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The FISA flap

There are a couple of very strange bedfellows appearing together these days on the Senate floor — The Economic Stimulus Package and the effort to amend the Foreign Intelligence Surveillance Act (FISA). The Democrats failed by one vote to get their package past the waiting Republican filibuster. OCP (our current president) will probably get his way for the umpteenth time with this spending measure. And it is not a tragedy for the country.

Action regarding the FISA reauthorization is another thing. If it is passed into law the way the Bush administration and their Republican Senate surrogates want, it will be a tragedy for the country. The resulting diminution of Fourth Amendment rights to privacy and prohibition of unreasonable search and seizure is incalculable. Do not just take my word for it. Constitutional lawyer Glenn Greenwald often posts about this issue at Salon.com. To quote from his most recent article two days ago:

This is really, really scary. We better forget about checks and balances and oversight and restraints of any kind and everything else and just make sure that the President can spy on our emails and telephone calls with no oversight, otherwise Al Qaeda is going to slaughter us in our Homeland. And we also better make sure that telecommunications corporations don’t have consequences when they break the law, otherwise we’re doomed, because Al Qaeda is coming.

What do I mean, more specifically ? At my main blog, South by Southwest, I often write about the FISA flap. The points I make are these:

  1. Telecommunications companies scoop up (data mine) our communications for the government to look at if they choose, much of the time without the warrant required in the Constitution.
  2. The Bush administration is holding the current legislation hostage to a grant of retroactive immunity to these companies for that unlawful behavior begun almost at the start of Bush’s term. This would be unconstitutional because Congress is forbidden from imposing its will on court decisions, under the separation of powers doctrine.
  3. In addition to the Congressional Intelligence committees overseeing and helping the National Security apparatus to “protect Americans” from terrorists, the Judiciary Committees have a co-equal duty to “protect American” civil liberties under the constitution.
  4. The complexity of the current world of electronic surveillance and the FISA statutes that govern the Governments use of it to spy on people, does not excuse Congress from exercising very informed and vigorous oversight of the entire intelligence community. The Executive Branch claims that certification by the Attorney General or the Director of National Intelligence constitutes some sort official oversight. It does not. Self-monitoring in not the oversight required of the three co-equal branches of government to check and balance each other under the U.S. constitution.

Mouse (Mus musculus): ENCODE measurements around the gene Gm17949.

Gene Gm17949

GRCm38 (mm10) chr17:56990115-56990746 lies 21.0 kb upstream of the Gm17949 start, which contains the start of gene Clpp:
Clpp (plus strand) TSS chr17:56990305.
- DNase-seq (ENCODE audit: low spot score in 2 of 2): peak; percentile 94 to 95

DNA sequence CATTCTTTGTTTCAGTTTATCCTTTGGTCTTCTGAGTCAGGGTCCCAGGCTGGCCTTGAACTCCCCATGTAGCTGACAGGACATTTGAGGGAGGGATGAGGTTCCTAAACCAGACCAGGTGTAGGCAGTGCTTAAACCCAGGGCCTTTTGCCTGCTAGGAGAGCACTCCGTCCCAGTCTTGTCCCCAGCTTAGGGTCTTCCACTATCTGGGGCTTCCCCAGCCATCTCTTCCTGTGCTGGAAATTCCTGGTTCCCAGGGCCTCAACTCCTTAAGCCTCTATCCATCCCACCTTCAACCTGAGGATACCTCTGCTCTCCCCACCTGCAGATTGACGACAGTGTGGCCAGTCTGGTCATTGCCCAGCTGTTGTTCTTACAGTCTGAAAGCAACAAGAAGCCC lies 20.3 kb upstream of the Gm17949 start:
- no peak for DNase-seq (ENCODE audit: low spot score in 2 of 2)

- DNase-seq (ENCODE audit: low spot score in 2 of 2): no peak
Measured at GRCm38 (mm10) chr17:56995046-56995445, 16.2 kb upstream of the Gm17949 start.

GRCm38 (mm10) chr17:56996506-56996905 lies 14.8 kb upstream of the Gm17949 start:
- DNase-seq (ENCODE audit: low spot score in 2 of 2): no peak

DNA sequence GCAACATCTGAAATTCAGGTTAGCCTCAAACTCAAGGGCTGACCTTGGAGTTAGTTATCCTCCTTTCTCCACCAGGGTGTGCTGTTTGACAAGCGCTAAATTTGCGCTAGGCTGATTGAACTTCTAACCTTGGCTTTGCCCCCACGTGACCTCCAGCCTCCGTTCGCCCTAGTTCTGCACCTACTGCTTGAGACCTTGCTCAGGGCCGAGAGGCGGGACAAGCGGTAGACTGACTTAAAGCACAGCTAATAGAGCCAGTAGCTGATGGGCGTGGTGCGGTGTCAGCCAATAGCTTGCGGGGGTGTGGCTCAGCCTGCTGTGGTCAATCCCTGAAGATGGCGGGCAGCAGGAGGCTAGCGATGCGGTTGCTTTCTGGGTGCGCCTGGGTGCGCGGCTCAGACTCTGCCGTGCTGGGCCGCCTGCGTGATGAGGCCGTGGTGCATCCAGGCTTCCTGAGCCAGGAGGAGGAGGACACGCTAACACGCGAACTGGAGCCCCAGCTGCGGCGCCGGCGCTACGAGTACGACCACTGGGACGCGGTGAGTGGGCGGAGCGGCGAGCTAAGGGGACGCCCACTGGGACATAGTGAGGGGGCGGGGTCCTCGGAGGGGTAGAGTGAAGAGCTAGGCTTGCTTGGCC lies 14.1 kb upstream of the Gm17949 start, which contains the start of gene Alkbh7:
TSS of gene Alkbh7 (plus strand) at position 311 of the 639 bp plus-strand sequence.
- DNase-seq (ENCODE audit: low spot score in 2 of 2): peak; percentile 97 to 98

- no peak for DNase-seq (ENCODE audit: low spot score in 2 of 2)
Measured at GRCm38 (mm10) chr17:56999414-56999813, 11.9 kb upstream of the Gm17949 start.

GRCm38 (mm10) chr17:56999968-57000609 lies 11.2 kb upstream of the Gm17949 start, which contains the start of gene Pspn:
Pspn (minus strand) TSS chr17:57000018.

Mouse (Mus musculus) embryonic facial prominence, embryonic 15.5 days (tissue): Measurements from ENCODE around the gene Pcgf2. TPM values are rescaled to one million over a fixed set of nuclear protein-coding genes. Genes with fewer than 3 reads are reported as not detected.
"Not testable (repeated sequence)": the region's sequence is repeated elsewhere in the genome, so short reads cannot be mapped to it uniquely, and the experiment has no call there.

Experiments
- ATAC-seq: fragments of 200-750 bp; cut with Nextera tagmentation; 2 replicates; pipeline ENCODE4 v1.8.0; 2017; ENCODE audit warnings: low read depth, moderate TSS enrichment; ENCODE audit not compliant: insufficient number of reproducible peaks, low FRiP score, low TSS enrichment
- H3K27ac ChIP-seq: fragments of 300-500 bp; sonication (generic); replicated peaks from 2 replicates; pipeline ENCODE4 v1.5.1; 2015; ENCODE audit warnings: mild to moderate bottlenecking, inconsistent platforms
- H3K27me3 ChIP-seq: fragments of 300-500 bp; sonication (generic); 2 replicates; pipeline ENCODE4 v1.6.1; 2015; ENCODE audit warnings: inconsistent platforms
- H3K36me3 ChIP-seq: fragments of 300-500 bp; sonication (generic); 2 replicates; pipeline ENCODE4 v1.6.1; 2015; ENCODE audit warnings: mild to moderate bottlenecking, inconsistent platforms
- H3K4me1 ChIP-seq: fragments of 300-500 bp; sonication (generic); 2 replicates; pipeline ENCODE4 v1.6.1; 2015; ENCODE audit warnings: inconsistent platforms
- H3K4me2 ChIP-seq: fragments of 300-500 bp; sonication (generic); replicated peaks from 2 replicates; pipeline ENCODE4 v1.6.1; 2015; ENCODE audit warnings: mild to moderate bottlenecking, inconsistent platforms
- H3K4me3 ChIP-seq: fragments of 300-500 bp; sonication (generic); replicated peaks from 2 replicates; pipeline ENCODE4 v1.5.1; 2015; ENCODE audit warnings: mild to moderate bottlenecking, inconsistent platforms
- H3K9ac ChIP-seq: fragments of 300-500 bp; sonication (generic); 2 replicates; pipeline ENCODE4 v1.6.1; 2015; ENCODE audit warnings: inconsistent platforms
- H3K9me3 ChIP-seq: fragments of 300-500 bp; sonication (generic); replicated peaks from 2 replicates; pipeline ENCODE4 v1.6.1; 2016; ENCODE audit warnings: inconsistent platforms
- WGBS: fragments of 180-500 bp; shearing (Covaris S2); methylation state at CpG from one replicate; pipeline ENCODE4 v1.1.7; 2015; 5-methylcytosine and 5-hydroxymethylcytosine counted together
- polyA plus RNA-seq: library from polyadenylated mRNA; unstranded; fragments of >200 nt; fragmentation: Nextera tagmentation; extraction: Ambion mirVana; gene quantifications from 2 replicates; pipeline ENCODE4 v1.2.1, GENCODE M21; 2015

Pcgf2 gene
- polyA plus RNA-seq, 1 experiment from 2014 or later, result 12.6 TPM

5. No Senator or House member is required to get a security clearance. The Bush administration cannot lawfully deny them access to the official information held by the Executive branch. A fight about it would be mediated by the courts, but no one ever wants to take it to that level and precipitate a so-called constitutional crisis.

And so these strange bedfellows — intervening in an economic recession and intervening in the collection of foreign and domestic intelligence — live together on the Senate floor. They always have to fight to get the chance to amend the legislation, to get the obligatory 60 votes on anything that matters, and to get the interest of legislators’ constituencies.

I guarantee it is worth your interest, study and citizen action. The recession will come and go, having its own way with us. But FISA is not like that. Domestic surveillance will have its way with us, unless we say “no,” through our elected representatives. This link contains all the phone numbers you need, including free “800” numbers that can transfer you to Senate offices.

View my current slide show about the Bush years, “Millennium,” at the bottom of this column.

My links: cross posted at TPM Cafe Reader Blogs.

My “creativity and dreaming” post today is at Making Good Mondays.

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2 thoughts on “The FISA flap

  1. The strangest bed partners I’ve ever seen have been money and security. Yet they are a natural born marriage.

  2. I am intrigued by your comment. I’d like to clarify whether you are meaning politically or interpersonally. I sense there may be a difference of view gender-wise, too. But I’ll wait for your next comment. Thanks, as always, Future. Are you still enjoying your new digs?

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